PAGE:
Dancing can become very addictive and an essential part of your identity, but not every dancer is the same. Read on to find out which dance identity is yours, and how you can use that knowledge to develop your dancing even further.
To be fair, no one is rarely 100% one or the other. Often we’re a mix of 2-3 identities, and evolve from one into the next. Nevertheless, the following types are stereotypes of different dance identities, which I have encountered in the nearly three decades that I have been performing and teaching dance. Do you see yourself in any of these? I have included some dance development tips for each identity to help you take your dancing to the next level, as well as grow your enjoyment for dance even more. And yes, this is meant as a bit of fun too, so please take the following typecasts with a pinch of salt…
You love the idea of dancing but can’t commit yourself to weekly classes. You dive in and out of courses, but struggle to develop your technique, because life often gets in the way and you therefore can’t learn consistently. But you still love dancing, the music, the atmosphere – everything! If only you could do it more often…
Dance development tip: You have to commit yourself to regular classes in order to develop your dancing, so go on and book that next course. Once it’s in the diary and pre-paid, you’re more likely to get out the door, and you will feel so much better afterwards having given both your body and your brain a workout. In fact, it’s so good for you, that it will leave you energised and much more focussed on all the bits you need to do!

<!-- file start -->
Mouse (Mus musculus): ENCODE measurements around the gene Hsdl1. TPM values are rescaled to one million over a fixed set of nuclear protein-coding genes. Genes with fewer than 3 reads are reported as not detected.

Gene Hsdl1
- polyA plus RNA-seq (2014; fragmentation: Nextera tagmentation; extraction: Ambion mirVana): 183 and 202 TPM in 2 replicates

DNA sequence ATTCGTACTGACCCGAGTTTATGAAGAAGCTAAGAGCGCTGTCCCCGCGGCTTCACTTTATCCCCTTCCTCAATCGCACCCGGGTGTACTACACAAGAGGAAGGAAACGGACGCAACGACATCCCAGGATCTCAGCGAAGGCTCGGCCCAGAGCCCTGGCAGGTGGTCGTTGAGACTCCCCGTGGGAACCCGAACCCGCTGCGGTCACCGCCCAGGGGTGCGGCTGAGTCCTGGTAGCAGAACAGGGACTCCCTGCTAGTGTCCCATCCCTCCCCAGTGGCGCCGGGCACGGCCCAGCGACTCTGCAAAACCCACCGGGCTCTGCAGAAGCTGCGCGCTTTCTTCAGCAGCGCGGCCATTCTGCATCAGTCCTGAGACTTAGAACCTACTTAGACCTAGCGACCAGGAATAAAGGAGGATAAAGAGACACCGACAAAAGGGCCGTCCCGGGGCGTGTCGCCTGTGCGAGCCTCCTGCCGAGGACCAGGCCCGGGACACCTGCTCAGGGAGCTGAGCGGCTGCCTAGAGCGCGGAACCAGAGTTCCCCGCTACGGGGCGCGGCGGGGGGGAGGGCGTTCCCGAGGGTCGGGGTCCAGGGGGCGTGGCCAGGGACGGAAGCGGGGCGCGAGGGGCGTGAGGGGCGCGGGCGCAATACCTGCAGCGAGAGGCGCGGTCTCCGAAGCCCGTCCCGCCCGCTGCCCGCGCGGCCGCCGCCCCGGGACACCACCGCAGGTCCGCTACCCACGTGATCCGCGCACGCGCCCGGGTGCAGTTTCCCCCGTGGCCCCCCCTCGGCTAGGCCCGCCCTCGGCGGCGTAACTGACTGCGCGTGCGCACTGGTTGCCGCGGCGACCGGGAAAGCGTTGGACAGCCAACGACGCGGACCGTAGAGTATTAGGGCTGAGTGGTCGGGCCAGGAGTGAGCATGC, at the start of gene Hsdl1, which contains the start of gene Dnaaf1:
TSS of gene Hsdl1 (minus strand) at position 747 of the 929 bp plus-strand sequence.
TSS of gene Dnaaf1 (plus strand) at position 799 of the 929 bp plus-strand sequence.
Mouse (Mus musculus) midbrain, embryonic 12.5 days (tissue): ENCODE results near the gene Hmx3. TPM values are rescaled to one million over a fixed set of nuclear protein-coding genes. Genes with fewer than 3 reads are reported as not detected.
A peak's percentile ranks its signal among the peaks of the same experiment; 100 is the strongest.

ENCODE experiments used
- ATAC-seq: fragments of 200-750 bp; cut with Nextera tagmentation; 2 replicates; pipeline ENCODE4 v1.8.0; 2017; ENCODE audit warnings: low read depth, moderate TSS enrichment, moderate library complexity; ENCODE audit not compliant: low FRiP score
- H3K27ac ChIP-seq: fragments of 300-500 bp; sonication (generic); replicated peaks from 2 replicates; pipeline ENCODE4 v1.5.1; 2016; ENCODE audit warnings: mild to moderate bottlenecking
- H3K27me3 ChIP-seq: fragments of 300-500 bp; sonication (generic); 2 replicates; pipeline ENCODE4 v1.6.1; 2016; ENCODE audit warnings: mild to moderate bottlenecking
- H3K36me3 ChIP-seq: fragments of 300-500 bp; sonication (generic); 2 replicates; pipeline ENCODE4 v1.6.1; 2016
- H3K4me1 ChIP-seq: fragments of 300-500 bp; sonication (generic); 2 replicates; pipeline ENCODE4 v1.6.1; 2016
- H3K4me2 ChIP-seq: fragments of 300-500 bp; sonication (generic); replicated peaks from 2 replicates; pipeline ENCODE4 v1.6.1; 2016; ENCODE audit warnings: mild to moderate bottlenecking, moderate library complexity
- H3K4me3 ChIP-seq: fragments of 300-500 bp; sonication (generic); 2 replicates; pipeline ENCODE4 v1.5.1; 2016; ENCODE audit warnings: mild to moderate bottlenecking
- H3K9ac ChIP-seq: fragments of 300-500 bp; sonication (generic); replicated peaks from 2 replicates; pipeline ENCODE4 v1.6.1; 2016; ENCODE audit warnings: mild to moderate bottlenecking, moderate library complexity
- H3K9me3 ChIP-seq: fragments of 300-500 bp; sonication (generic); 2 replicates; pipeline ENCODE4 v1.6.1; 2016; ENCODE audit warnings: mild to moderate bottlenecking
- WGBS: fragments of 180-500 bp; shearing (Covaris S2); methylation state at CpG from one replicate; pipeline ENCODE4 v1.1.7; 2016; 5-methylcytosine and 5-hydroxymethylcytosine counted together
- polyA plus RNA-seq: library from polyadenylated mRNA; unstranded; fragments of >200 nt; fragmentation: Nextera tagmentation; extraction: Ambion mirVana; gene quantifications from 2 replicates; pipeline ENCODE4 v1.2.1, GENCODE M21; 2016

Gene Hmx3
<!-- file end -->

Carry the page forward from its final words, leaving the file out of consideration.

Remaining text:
Attending dance class once a week is your dose of workout combined with a catch up with friends. You really enjoy your class mates company, and you will sometimes meet for drinks or dinner before or after class. Your technique has become quite good over the years, because you’re so consistent with your learning. You may even have performed one or twice, and you will also happily attend dance events with your class mates. You do enjoy the glitter and sparkle that goes with it, but would never buy more than a hip belt or two, as you know you’ll never wear a full costume.
Dance development tip: Keep up the good work and the routine, but every now and again push yourself that tiny bit more by for example attending workshops or even residential dance courses. Sign up with some of your class mates and you’re likely to have an excellent time, whilst also developing your technique and self-confidence. An additional bonus is that you’re likely to make even more dance friends when out and about together.
You were born to dance and throw yourself into the deep end right from the start. You love the sequins, make up, and everything else that goes with it, so you’ve probably bought your first costume before you started attending regular classes. You will perform at any given opportunity, and love the buzz and the feeling you get from dancing and also performing. You may try out different teachers, styles and also attend workshops, because life’s to short not to! You haven’t mastered all the moves and styles yet….
Dance development tip: Everyone envies your confidence and accessories! Keep feeding your curiosity, but do also try to commit to regular classes with a knowledgeable and experienced teacher that can challenge and tweak your technique. It may seem like a lot of hard work at first, but you will soon realise that mastering good technique will open so many new exciting doors to even more fabulous dance pleasures!
You’ve probably been dancing for a year or two, and all if a sudden you just become addicted to dancing. You will regularly attend several classes a week, fit in as many workshops that you can, and also practise at home to perfect your technique. You often compare yourself to others even though you know that you shouldn’t. But you really want to become even better and you’re totally up for putting in the hours to get there. You may also perform, but will always try to analyse a video of your dancing afterwards.